The report also argued that strategies to accelerate the adoption of electric vehicles among low-income and disadvantaged people that combine innovation and equity should include prioritizing communication and marketing, revising assumptions and biases about the former users and the design of government programs to increase demand and maximize universal benefits.
“Assumptions about who uses this technology inform a wide range of decisions,” Yozwiak said. “These decisions have consequences for how the technology is defined and what kinds of incentives and policies are created to encourage its adoption.”
“If those decisions are based on inaccurate assumptions about who is buying the technology or who might buy it,” she continued, “you end up perpetuating a bias that could affect access in the future.”
“When people who sell cars think of early adopters, they think of rich men with garages,” Hart added. “If they focus entirely on this group, they will slow down the adoption of these vehicles because they will be perceived as the province of the rich. We need these vehicles to perform the mobility functions that everyone needs.
Enderle noted that electric vehicles were initially introduced in the premium segment of the market and that public chargers are positioned to serve this category of buyers. “Low-income households may not have the power capacity for a Level 2 charger or a place to install one,” he said.
“Public charging will need to be installed in a way that is more convenient for these populations,” he continued, “like street inductive charging – which requires less maintenance and has less risk of vandalism – which is gaining traction with companies like WiTricity”.
WiTricity Halo wireless charging for electric vehicles was announced in February.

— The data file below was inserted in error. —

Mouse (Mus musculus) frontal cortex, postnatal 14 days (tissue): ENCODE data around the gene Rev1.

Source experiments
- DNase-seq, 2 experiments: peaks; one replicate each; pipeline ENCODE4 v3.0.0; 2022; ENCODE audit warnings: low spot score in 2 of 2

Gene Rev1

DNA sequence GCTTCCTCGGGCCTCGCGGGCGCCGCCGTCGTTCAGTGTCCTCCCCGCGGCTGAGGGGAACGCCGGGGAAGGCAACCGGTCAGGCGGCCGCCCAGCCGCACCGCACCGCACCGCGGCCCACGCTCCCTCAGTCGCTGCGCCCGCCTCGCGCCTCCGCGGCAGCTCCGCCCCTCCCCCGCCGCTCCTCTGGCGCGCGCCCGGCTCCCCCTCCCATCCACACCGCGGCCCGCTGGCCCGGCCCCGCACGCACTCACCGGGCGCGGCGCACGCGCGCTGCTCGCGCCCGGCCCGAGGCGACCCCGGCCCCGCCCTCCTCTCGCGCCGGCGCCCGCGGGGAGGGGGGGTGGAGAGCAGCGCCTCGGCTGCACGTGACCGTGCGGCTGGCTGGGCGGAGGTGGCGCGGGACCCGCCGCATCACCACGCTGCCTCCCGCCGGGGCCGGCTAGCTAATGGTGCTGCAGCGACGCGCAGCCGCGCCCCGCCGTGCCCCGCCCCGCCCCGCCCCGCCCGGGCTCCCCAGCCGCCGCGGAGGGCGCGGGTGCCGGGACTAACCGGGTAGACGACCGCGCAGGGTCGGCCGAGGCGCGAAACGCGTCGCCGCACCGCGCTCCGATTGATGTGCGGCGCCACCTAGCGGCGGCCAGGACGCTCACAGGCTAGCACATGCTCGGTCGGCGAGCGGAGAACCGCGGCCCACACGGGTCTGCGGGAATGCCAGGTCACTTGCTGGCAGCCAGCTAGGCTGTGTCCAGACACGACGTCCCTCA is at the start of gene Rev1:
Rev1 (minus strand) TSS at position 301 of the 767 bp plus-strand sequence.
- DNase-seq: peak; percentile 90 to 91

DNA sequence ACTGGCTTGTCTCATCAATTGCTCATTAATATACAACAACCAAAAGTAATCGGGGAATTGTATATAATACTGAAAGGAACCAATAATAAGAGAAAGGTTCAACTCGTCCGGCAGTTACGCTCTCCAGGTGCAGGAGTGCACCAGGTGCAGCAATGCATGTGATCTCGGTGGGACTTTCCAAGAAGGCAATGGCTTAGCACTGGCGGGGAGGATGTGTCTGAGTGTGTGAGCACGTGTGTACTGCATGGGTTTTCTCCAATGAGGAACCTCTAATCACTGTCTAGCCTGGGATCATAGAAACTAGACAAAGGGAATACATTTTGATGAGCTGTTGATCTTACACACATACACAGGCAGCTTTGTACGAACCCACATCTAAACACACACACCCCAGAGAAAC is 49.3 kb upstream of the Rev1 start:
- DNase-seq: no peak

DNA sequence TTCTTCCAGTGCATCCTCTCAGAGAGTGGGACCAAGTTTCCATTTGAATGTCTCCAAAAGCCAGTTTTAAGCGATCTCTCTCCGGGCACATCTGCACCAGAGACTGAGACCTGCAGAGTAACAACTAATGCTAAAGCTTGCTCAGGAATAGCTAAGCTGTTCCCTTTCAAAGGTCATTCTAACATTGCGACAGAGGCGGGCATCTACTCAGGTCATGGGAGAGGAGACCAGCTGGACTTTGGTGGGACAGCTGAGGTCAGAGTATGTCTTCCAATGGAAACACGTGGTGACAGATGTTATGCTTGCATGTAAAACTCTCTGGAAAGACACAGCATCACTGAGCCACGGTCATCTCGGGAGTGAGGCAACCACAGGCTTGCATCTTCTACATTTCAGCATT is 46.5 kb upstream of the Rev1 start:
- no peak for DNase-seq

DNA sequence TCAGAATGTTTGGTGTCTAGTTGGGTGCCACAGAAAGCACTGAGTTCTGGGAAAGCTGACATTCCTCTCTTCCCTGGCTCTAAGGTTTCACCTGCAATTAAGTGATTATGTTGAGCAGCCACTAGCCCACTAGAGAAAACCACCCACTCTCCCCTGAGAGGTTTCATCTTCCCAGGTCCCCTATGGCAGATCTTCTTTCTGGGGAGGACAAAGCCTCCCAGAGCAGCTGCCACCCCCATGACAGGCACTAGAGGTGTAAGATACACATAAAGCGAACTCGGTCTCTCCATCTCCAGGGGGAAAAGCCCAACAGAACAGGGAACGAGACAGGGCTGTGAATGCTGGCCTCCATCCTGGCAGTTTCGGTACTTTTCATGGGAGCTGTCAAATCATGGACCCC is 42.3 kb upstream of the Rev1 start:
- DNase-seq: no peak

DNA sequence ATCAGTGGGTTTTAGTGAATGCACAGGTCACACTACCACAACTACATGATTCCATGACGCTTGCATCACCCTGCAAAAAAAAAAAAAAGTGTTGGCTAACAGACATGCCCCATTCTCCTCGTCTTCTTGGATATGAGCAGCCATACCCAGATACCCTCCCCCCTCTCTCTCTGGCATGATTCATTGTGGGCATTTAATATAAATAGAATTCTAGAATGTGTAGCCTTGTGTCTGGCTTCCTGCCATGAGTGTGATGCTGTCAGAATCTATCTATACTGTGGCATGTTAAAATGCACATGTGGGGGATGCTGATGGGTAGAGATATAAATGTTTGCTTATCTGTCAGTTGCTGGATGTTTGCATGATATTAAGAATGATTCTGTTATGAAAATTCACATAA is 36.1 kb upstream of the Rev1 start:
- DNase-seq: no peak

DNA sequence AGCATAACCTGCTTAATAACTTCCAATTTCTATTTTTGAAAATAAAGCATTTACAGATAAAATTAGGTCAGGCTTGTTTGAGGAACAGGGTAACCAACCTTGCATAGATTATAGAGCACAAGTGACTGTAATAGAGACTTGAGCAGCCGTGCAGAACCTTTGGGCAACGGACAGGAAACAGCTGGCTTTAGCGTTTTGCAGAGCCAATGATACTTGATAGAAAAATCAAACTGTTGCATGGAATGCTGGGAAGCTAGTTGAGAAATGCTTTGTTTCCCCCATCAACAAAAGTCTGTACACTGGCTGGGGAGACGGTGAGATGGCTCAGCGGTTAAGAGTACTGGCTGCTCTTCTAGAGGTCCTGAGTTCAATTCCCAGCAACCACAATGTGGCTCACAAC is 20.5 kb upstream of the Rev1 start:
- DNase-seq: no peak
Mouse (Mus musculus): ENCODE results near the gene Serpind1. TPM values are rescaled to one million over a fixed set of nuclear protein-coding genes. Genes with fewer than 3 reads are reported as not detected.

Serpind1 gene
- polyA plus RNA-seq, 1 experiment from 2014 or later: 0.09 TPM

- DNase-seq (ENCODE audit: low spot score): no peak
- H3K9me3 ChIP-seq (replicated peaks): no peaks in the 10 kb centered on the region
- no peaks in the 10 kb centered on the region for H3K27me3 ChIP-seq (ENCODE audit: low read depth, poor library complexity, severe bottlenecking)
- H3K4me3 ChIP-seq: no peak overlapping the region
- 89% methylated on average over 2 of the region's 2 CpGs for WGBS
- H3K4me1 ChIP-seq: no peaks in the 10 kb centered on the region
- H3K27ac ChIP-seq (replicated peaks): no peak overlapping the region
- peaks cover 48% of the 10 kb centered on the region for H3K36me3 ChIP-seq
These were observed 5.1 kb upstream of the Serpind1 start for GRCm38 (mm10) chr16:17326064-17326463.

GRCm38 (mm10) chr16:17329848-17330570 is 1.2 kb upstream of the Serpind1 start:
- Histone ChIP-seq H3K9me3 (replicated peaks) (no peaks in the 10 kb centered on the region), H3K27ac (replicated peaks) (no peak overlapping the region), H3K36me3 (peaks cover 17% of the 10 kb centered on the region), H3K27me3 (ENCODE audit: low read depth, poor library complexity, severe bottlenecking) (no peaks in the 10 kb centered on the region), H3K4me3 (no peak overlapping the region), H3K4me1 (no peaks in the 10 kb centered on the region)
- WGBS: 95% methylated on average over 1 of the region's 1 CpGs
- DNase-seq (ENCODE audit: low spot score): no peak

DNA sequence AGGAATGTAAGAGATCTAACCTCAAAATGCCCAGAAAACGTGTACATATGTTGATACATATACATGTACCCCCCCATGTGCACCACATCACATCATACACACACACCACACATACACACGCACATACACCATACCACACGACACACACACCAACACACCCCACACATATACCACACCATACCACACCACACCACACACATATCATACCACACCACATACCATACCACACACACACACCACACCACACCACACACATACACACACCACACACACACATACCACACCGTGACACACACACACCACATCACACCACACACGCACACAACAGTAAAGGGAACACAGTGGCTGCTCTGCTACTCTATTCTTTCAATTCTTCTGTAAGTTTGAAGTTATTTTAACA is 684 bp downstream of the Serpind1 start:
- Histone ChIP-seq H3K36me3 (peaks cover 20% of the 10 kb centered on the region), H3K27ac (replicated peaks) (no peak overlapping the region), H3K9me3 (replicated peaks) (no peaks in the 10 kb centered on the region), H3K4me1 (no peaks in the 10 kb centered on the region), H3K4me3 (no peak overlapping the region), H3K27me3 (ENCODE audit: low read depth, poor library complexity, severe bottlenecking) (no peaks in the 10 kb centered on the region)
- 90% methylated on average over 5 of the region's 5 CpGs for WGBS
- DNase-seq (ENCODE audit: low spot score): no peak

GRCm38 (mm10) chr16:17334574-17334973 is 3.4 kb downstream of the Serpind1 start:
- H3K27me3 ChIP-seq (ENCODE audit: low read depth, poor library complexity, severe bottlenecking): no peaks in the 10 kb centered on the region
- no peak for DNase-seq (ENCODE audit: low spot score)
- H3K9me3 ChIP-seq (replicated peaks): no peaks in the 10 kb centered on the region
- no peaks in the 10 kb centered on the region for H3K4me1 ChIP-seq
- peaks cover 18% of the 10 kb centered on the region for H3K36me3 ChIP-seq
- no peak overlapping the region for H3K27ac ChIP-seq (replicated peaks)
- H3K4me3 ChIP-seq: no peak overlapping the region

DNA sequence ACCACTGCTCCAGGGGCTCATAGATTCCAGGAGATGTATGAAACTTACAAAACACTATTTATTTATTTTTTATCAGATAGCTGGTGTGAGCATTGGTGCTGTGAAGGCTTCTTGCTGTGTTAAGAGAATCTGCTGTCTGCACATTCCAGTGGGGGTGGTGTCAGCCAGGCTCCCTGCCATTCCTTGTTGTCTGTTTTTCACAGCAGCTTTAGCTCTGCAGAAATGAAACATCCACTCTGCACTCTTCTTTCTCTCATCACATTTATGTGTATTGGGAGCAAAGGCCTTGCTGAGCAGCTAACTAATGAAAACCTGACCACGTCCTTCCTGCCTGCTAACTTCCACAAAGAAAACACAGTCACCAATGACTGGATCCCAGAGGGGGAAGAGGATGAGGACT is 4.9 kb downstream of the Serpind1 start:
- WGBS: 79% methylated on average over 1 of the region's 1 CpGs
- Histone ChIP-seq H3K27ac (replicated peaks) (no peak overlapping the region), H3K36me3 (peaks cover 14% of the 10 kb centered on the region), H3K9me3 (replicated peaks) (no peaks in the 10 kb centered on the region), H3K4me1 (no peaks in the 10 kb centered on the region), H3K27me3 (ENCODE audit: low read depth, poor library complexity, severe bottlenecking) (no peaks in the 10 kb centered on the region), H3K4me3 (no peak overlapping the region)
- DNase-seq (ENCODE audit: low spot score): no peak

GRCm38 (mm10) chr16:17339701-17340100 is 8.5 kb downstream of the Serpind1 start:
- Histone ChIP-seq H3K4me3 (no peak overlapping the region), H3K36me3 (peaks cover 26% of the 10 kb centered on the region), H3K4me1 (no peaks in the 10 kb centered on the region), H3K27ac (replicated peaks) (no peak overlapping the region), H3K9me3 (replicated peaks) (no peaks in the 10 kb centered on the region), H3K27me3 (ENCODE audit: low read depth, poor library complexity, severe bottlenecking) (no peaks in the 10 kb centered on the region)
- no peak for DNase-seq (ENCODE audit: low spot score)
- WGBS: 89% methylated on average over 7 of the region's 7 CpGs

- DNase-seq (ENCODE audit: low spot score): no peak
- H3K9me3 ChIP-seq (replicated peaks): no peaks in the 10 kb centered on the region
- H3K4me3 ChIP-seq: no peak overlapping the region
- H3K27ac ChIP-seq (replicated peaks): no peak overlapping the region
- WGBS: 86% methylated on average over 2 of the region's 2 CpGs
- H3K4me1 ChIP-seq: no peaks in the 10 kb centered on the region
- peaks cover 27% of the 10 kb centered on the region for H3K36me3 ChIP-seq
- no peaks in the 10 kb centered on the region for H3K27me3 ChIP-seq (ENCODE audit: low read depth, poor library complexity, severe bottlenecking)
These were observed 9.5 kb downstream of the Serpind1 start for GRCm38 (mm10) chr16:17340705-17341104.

Another takeaway from the report was that the federal government can help extend benefits to low-income and disadvantaged people by revising the federal tax credit for electric vehicle purchases to make it refundable or eligible for deferral, by expanding access to charging infrastructure and helping with renovations in older homes.
If the tax credit were refundable, someone who only pays $3,000 in taxes, for example, would get a $3,000 tax credit and a $4,500 refund check from Uncle Sam, or with a carryforward, she would get a credit of $3,000 and could carry forward the rest of the credit to subsequent tax years.
Incentives, like tax credits, can boost sales, noted Edward Sanchez, principal analyst at Strategic analysis, a global research, advisory and analytics company. “Norway recently removed some incentives because they exceeded the 50% threshold for new EV sales and immediately after removing that credit they saw EV sales drop,” he said. at TechNewsWorld.
“The long-term goal is for manufacturers to bring prices down to a point where subsidies and credits are no longer needed, but we’re not there yet,” he added.
Switch to public transport
Since most Americans buy used cars, the best thing to do to accelerate the purchase of electric vehicles by low-income and disadvantaged drivers is to accelerate sales of new vehicles, asserted Sam Abuelsamid, Senior Analyst for E-Mobility at Glimpses of the House of Guides in Detroit. “As these filter into the used vehicle fleet, they may be more affordable,” he told TechNewsWorld.
“The only other thing we can do is encourage people to get out of older vehicles and use public transport,” he said.
“As long as Americans continue to want to drive their own vehicles,” he added, “it will be at least 2040 before we significantly decarbonize the existing vehicle fleet.”